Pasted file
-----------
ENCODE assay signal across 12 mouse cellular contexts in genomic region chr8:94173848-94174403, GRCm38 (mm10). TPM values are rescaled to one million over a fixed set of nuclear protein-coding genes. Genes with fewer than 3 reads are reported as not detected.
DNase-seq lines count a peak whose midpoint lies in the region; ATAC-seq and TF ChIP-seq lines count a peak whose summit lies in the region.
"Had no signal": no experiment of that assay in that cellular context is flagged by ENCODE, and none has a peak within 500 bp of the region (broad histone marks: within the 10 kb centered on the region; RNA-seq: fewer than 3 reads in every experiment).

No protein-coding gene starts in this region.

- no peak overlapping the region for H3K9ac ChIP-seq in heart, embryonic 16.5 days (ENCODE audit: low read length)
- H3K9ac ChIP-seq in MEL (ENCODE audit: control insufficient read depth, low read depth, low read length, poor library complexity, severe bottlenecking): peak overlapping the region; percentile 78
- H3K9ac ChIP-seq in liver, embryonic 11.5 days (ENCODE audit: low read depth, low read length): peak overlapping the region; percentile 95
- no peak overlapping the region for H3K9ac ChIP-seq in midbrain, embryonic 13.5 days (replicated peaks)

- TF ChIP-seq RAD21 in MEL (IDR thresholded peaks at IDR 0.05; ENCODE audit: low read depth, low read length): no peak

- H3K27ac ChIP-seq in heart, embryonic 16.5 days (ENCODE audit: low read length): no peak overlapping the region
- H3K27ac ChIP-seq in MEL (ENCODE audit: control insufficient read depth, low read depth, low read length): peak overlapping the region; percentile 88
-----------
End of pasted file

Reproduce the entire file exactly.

ENCODE assay signal across 12 mouse cellular contexts in genomic region chr8:94173848-94174403, GRCm38 (mm10). TPM values are rescaled to one million over a fixed set of nuclear protein-coding genes. Genes with fewer than 3 reads are reported as not detected.
DNase-seq lines count a peak whose midpoint lies in the region; ATAC-seq and TF ChIP-seq lines count a peak whose summit lies in the region.
"Had no signal": no experiment of that assay in that cellular context is flagged by ENCODE, and none has a peak within 500 bp of the region (broad histone marks: within the 10 kb centered on the region; RNA-seq: fewer than 3 reads in every experiment).

No protein-coding gene starts in this region.

- no peak overlapping the region for H3K9ac ChIP-seq in heart, embryonic 16.5 days (ENCODE audit: low read length)
- H3K9ac ChIP-seq in MEL (ENCODE audit: control insufficient read depth, low read depth, low read length, poor library complexity, severe bottlenecking): peak overlapping the region; percentile 78
- H3K9ac ChIP-seq in liver, embryonic 11.5 days (ENCODE audit: low read depth, low read length): peak overlapping the region; percentile 95
- no peak overlapping the region for H3K9ac ChIP-seq in midbrain, embryonic 13.5 days (replicated peaks)

- TF ChIP-seq RAD21 in MEL (IDR thresholded peaks at IDR 0.05; ENCODE audit: low read depth, low read length): no peak

- H3K27ac ChIP-seq in heart, embryonic 16.5 days (ENCODE audit: low read length): no peak overlapping the region
- H3K27ac ChIP-seq in MEL (ENCODE audit: control insufficient read depth, low read depth, low read length): peak overlapping the region; percentile 88